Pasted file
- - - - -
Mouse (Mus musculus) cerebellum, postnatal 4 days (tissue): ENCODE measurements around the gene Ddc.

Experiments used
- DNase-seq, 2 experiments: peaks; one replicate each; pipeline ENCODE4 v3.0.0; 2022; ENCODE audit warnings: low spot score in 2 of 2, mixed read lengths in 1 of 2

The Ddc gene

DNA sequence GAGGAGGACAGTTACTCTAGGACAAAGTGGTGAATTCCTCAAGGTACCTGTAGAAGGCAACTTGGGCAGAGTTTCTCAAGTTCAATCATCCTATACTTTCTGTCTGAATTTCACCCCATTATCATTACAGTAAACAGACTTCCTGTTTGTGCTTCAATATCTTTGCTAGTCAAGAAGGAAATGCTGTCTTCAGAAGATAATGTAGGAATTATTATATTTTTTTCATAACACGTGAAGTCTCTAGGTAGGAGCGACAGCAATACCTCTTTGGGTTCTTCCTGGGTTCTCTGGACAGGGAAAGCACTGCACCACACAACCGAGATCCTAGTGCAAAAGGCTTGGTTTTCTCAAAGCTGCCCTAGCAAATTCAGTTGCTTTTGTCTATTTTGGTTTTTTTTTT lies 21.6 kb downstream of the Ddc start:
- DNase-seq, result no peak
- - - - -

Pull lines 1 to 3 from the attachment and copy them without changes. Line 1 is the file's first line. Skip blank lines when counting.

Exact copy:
Mouse (Mus musculus) cerebellum, postnatal 4 days (tissue): ENCODE measurements around the gene Ddc.

Experiments used
- DNase-seq, 2 experiments: peaks; one replicate each; pipeline ENCODE4 v3.0.0; 2022; ENCODE audit warnings: low spot score in 2 of 2, mixed read lengths in 1 of 2